• Florida's Adventure Coast

Get Authentic on Anna Maria Island & Cortez Village

If you long for Authentic Florida, complete with old beach cottages and cafes, historic fishing piers, exquisite beaches, and nature preserves coupled with a nearby fishing community, Anna Maria Island and Cortez Village may be just what you need.


Anna Maria Island historic pier


Anna Maria Island (AMI), located between Tampa and Sarasota off Florida’s Gulf Coast, is perfectly suited for those longing for an island retreat. The island stretches along the Manatee County coast and is connected to the mainland by two bridges (Palma Sola Causeway and Cortez Road) with an additional bridge to Longboat Key to the south.


Star Fish Restaurant, Cortez Village


And while there, don’t miss the chance to visit the charming and historic fishing village of Cortez, off the island, but convenient to AMI.


Park Your Flip Flops


Bamboo Apartments, for authentic lodging


Begin your stay on Anna Maria Island at the Bamboo Apartments near the public beach mid-island. This collection of five cottages and apartments overlooks sea oat-covered sand dunes and the pure white beaches of Anna Maria. The property was originally owned and operated by Carmen and Avelino Torres. They immigrated from Spain to Tampa in the 1920s worked in the cigar industry and managed to acquire property on the island. Their granddaughter Alice Torres Sutton now manages the authentic property. While this “slice of old Florida” is one thing to appreciate, Alice’s warm hospitality also keeps folks coming back. Ask, and she will even share her family scrapbook of vintage island photos dating to 1912 with plenty of historic 1930’s-40’s snapshots of her grandparent’s time on the island.


Catch the Vibe


Ginny & Jane E’s, gift and food emporium


In the morning, take advantage of the authentic island vibe for breakfast at the popular Ginny & Jane E’s, a gift and food emporium at the north end of AMI. Feast on homemade baked goods and coffee while lounging in the intimate setting of tropical-themed chairs, tables, and décor that is distinctly island style. Sisters Ginny and Jane combined their talents into a wildly popular business. Ginny specializes in antiques and Jane handles the cooking and baking. Once an IGA store, it now is filled with one-of-a-kind locally sourced art and antiquities plus postcards, handmade jewelry, and shell art.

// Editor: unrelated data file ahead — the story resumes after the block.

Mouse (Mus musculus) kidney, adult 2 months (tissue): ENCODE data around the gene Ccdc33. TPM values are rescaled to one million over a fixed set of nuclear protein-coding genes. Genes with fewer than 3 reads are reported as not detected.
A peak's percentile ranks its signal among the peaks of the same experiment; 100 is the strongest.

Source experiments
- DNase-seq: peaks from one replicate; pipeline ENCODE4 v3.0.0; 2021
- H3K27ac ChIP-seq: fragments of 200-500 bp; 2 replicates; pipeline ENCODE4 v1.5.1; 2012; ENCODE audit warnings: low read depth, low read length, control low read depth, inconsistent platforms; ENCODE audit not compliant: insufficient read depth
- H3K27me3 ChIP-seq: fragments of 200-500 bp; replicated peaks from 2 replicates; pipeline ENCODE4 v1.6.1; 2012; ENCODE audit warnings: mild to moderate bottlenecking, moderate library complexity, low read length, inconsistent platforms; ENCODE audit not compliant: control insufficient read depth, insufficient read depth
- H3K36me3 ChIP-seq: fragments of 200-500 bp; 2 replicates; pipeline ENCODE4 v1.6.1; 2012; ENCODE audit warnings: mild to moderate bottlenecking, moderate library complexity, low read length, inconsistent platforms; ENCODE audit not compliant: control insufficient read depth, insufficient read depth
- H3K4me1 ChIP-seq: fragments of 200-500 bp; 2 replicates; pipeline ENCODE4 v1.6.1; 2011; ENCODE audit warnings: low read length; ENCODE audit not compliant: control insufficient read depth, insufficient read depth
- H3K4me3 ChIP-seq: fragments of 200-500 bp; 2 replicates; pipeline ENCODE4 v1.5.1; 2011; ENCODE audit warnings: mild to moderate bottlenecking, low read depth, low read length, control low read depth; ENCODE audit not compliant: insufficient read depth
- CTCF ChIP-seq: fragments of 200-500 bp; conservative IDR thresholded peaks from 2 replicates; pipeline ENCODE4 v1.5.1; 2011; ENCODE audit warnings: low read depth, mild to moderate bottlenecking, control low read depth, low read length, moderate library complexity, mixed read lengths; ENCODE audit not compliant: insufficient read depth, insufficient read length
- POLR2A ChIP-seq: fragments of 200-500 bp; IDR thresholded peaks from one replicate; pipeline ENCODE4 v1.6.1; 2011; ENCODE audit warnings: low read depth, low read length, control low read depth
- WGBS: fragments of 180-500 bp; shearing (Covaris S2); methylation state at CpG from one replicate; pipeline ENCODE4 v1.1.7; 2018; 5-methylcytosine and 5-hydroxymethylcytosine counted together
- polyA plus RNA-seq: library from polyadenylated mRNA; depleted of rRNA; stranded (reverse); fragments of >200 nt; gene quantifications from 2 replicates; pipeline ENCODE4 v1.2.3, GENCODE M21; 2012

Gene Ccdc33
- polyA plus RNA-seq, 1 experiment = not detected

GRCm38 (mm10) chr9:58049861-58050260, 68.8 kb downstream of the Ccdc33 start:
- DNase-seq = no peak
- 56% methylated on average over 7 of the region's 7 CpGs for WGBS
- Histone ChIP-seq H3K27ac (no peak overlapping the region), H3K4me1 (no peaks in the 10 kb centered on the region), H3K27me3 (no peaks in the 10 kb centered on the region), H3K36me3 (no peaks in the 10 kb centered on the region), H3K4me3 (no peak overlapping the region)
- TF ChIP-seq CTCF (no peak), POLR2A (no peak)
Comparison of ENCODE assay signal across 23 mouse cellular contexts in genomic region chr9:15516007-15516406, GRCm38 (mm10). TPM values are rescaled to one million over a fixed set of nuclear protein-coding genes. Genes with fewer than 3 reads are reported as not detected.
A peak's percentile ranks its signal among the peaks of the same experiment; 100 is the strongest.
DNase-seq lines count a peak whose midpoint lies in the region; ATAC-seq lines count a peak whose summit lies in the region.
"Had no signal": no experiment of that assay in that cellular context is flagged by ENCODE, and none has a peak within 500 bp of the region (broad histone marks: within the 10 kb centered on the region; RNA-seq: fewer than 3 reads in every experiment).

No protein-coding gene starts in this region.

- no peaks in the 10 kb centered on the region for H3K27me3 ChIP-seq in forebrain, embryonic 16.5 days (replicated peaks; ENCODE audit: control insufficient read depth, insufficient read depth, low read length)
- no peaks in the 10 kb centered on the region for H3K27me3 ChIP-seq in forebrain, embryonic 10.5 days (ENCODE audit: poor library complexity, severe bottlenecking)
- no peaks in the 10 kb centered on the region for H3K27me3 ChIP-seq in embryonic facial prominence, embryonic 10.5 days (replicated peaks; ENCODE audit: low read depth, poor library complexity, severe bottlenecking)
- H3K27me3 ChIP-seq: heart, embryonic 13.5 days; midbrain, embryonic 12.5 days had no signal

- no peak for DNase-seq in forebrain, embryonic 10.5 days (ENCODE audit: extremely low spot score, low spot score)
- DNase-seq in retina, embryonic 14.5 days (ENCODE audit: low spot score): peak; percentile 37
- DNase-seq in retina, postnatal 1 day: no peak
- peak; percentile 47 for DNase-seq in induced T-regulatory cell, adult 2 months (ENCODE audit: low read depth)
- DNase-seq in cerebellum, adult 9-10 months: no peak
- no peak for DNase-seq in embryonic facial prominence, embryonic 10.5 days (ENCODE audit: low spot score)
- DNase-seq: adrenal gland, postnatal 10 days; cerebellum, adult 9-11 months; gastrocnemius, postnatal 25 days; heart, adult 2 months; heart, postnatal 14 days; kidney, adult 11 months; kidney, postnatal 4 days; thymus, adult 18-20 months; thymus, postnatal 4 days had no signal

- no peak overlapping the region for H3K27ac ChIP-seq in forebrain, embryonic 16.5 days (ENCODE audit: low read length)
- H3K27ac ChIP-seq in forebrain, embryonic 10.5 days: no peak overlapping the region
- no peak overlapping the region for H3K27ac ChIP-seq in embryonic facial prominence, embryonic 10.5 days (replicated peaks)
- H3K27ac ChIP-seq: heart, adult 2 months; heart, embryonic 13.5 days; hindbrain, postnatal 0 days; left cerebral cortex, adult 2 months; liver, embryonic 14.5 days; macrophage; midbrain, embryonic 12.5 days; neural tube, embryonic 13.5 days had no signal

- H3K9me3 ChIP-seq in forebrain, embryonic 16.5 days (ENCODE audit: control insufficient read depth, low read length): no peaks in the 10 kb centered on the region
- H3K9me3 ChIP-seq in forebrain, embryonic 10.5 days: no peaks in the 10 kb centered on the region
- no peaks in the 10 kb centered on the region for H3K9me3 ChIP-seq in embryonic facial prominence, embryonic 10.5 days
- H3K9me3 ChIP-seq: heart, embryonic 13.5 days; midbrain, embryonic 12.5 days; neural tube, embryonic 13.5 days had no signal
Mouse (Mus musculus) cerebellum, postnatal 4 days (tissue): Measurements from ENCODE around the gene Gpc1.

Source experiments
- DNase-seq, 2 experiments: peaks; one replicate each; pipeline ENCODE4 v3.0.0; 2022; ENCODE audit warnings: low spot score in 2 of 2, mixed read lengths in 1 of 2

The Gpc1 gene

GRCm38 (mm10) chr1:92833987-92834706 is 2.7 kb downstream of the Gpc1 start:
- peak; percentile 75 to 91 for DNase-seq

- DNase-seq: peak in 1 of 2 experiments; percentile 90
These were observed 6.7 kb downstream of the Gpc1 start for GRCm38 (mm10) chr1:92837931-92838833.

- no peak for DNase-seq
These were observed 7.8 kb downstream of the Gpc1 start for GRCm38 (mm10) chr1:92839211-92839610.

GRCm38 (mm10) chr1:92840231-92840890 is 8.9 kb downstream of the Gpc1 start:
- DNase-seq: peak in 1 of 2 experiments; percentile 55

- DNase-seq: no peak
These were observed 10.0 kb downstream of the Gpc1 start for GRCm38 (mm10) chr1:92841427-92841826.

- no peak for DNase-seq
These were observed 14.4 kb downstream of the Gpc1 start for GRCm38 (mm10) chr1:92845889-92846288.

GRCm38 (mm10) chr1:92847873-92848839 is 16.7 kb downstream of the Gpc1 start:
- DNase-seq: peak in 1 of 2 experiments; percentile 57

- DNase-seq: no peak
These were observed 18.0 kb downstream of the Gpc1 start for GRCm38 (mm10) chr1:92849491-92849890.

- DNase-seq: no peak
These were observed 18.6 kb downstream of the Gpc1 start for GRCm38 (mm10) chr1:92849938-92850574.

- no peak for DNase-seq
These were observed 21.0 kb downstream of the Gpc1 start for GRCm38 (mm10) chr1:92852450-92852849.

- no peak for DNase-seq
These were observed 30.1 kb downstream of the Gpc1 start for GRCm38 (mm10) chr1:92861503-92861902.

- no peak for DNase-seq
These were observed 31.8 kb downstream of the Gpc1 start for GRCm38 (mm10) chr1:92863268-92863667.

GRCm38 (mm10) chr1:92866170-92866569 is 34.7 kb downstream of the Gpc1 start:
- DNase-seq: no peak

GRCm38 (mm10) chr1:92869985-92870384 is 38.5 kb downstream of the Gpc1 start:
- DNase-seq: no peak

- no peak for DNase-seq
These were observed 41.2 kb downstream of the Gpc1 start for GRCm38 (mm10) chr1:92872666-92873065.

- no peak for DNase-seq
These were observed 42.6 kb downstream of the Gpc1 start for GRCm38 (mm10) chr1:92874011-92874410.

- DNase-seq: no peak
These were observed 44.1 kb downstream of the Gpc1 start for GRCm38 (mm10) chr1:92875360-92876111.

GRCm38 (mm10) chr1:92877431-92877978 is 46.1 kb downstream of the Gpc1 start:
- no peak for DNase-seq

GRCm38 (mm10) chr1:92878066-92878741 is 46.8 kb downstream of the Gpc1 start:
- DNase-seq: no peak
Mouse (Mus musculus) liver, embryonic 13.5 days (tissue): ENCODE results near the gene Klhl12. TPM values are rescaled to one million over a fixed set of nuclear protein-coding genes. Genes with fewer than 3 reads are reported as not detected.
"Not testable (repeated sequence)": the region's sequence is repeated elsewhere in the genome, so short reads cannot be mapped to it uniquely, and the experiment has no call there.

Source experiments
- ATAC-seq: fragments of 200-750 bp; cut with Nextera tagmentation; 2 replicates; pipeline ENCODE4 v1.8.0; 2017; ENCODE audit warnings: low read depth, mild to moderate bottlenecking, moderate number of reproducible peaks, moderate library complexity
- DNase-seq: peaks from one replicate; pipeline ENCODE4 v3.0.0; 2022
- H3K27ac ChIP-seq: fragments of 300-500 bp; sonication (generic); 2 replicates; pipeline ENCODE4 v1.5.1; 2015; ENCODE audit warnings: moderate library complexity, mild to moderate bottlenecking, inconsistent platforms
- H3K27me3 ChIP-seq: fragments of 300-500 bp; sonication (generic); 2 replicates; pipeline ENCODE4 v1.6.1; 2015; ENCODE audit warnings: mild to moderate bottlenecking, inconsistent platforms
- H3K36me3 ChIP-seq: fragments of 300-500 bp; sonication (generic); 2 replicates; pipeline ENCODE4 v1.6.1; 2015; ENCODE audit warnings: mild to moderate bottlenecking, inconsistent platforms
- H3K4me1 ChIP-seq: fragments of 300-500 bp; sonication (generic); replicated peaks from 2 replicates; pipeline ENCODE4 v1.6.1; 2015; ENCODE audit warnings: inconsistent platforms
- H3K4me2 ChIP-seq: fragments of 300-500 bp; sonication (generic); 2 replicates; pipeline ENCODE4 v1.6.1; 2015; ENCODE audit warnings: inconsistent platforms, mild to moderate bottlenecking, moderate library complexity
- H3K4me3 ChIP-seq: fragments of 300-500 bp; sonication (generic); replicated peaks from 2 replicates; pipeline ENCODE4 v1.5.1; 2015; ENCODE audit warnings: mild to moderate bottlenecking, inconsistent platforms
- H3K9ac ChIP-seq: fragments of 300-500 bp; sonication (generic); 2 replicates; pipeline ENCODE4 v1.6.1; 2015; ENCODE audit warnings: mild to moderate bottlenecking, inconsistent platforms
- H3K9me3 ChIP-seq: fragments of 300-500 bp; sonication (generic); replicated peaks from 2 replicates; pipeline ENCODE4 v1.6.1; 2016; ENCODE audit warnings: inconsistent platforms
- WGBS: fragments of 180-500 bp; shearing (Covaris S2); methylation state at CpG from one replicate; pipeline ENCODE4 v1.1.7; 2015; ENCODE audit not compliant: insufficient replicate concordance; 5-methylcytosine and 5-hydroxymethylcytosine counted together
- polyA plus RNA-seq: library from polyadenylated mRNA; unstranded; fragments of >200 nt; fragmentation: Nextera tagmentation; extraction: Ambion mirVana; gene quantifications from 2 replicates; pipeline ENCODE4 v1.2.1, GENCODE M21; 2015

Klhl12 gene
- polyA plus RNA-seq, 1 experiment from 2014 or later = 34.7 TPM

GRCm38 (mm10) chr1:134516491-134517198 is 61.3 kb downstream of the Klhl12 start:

Another breakfast hotspot, directly on the beach, is the Anna Maria Island Beach Café, home of the Yummy Sandwich, and all-you-can-eat pancakes.


Go Cruising


Anna Maria Island is perfect for biking


The island is a place where you’ll want to bring your bike – or rent one. Cruise through the charming streets extending from beach to bay and you’ll discover a mix of old cottages, funky homes, numerous beach accesses, and colorful beach life. Just 4 Fun or Beach Bums Island Attitude will rent you a bike or any beach accessories you may need.

Another fun option is to jump aboard the free AMI Trolley, traveling from 6 am to 10:30 pm north and southbound along the entire island.


Pine Avenue and Beyond


Anna Maria fishing pier (not currently open to the public)


Pine Avenue could be considered the main street on the island’s north end and is a good place to begin your adventure. Pine Avenue leads to the historic Anna Maria Pier, damaged by Hurricane Irma and while not currently open to the public it remains a scenic view with a distant glimpse of the Sunshine Skyway bridge beyond. Before cars could access the island, the pier was a ferry dock for visitors from Tampa. Beachgoers would come via boat ferry and walk down Pine Avenue to the crystalline sandy beach.


The iconic “old Florida” Rod & Reel Pier


Rod & Reel Pier Restaurant